Monthly Archives: January 2013

Older brains actually get “full”

submitted by brlockwood to science
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via reddit: the front page of the internet


Firefox OS Gets Real with Developer Preview Devices Released Today

Mozilla has been working hard on Firefox OS, their mobile operating system using web technologies as the primary application platform.  Today they have announced that developer preview devices will be available soon.  Billed as the Geeksphone, these devices actually look pretty good specs wise, including a Snapdragon processor, an 8 MB camera, and a 4.3” screen for the Peak model and slightly lower specs for the Keon model.

What is interesting about Firefox OS is that every app is a web app.  The homescreen is basically a really advanced list of bookmarks.  This means that right out of the gate, right now in fact before it has even shipped, there are already millions of apps available for Firefox OS based smartphones.  Of course, once it is released, developers will be able to take advantage of some of the more advanced APIs that Firefox OS enables installed applications to use.  Things like access to contacts, camera, notifications, in app purchase, etc.

That’s why Mozilla is pushing out these developer preview devices – so developers can get started building apps for the platform with real devices in their hands.  The operating system itself is a showcase for the kinds of apps that can be built using web technology – every one of them is built using HTML, CSS, and JavaScript (plus a few additional APIs Mozilla invented for the OS).

If you’re interested in developing apps for Firefox OS yourself, you should check out their getting started guide, install the Firefox OS simulator on your desktop, install it on your own hardware, or purchase one of the new developer preview devices released today.  Also be sure to check out the long list of awesome WebAPIs Mozilla has been adding to the web platform to make this possible.

Congrats to everyone at Mozilla that made this happen.  I’ll be interested to see where this goes and to see if the web can make a comeback on mobile!

via Badass JavaScript

OMGIF Animated GIF Encoder, MEGA’s JavaScript Encryption, LaTeX in JavaScript and more!

OMGIF! An Animated GIF Encoder in JavaScript

Dean McNamee wrote an animated GIF encoder in JavaScript, working anywhere JS runs including the browser and Node.js.  You can add multiple frames and encode your GIFs right in the browser. Woo!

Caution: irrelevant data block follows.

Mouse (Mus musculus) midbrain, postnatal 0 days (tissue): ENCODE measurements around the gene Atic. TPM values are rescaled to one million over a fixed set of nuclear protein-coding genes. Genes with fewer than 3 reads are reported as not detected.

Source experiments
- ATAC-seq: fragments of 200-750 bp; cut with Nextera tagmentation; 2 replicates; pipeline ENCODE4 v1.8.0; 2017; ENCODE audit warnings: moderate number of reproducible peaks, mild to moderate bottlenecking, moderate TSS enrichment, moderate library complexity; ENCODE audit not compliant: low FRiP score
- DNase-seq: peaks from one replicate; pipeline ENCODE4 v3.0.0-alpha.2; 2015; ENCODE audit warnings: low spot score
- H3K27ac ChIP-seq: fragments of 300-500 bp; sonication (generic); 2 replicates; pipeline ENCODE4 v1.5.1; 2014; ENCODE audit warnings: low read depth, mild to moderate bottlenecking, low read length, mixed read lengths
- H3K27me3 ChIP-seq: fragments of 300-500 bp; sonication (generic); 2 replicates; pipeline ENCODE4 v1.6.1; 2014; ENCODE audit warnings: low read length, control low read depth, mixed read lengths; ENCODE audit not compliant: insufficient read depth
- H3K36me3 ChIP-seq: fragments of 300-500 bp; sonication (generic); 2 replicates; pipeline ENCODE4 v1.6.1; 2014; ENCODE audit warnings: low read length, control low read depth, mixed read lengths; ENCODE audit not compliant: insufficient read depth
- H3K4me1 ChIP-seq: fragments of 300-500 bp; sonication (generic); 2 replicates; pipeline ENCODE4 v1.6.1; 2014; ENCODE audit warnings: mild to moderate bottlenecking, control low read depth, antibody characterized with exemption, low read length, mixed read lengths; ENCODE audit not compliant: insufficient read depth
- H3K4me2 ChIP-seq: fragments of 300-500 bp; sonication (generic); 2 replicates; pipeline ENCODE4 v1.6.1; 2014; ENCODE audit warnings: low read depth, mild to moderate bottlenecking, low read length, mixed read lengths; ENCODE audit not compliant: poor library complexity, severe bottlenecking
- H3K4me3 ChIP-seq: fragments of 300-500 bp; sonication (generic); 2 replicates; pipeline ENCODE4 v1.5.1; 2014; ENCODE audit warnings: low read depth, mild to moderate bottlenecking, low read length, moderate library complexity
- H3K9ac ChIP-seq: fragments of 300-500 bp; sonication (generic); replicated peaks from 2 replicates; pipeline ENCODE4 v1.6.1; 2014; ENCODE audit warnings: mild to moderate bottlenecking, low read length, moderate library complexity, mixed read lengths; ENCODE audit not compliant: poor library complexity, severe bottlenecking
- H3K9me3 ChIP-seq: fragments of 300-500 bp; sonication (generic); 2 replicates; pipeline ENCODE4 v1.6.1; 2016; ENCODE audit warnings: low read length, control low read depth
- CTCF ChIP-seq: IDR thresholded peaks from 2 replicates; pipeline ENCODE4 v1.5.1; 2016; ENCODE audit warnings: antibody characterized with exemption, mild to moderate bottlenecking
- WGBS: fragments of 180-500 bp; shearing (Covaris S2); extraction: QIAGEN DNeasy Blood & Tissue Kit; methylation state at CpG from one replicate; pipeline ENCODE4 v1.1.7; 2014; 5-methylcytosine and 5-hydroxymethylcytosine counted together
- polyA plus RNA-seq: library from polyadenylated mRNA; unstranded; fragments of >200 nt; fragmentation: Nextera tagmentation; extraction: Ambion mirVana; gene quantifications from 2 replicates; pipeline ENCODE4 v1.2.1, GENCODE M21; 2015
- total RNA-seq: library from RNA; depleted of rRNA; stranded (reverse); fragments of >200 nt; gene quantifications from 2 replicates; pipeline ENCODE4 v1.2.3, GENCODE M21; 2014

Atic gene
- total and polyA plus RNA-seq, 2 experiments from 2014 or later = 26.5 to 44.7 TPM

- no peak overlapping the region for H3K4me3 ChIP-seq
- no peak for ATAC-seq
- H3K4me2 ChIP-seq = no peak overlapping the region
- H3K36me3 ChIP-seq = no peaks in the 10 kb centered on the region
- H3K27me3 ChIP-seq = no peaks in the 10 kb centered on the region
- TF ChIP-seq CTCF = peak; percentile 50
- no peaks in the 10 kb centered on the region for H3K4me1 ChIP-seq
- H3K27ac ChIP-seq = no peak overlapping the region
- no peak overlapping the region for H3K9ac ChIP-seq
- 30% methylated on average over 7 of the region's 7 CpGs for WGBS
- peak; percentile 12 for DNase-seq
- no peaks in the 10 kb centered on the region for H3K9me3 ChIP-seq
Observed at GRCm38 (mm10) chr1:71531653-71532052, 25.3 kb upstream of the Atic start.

MEGA’s JavaScript Encryption

You may or may not have heard that Kim Dotcom’s new file hosting site MEGA (née Megaupload) has launched over the weekend.  They are claiming that it uses a lot of new HTML 5 features (and suggest you use Chrome with the site), and also support widely touted encryption support.  I had a look through the JavaScript source code to see what was up and it turns out they really are using a lot of cutting edge stuff.

First, I noticed that all of the encryption is being done client side, in JavaScript before uploading and after downloading the files from the service over XHR.  There has been some discussion about how secure the service really is, but it is interesting to see cutting edge JavaScript used on such a high profile site.  The encryption algorithms are all implemented using JavaScript, and they attempt to capture entropy using your keyboard and mouse movements while you’re on the site.  It doesn’t use the Polycrypt library that I posted about a few days ago, but once browsers implement the WebCrypto API, I’m sure MEGA will be one of the first major sites to adopt it.

As for other HTML 5 features, they’re using the Filesystem API (only available in Chrome ATM) for local file caching during uploads and downloads, as well as the drag and drop API, the FileReader and writer APIs, and more.  Check out the source code and the site for yourself over at

LaTex In JavaScript

As I mentioned on Twitter over the weekend, the popular LaTeX typesetting program has been compiled to JavaScript with Emscripten.  Texlive.js takes a LaTeX file as input, compiles it, and then generates a PDF document.  Because it uses really large data URLs, it actually crashed Safari, so check it out in Chrome which seemed to have no problems for me.  It uses WebWorkers to do the compilation and generation in the background.

When you hit the compile button, it actually downloads all of the fonts and other resources that it needs from the server so it might take a little bit of time depending on your connection.  It actually downloads the LaTeX source code for each of the packages being used (the code that actually generates the PDF, reads in the font files, etc.) and compiles those packages to JavaScript on the fly, before actually running them to generate the output document.  This means that you could use any LaTeX program on the fly, without first compiling it with Emscripten: only the LaTeX compiler/interpreter itself needs to be compiled with Emscripten.  I’m a little fuzzy on the details, so if I got anything wrong  or missed anything major please let me know in the comments!


Ariya Hidayat, who wrote the impressive Esprima JavaScript parser in JavaScript, has blogged about a JavaScript Code Complexity Visualization which generates really pretty graphs showing the complexity of your JavaScript code.  It uses JSComplexity (which uses the Esprima parser) to do the heavy lifting and Plato to do the visualization with Raphael.  You can see an example output report for jQuery here and more linked from the Github page.

Marijn Haverbeke has blogged about an error resilient JavaScript parser/static analysis tool that he’s working on to help enhance a JavaScript code editor with better errors, autocomplete, etc.  It’s an interesting read, so check it out!

via Badass JavaScript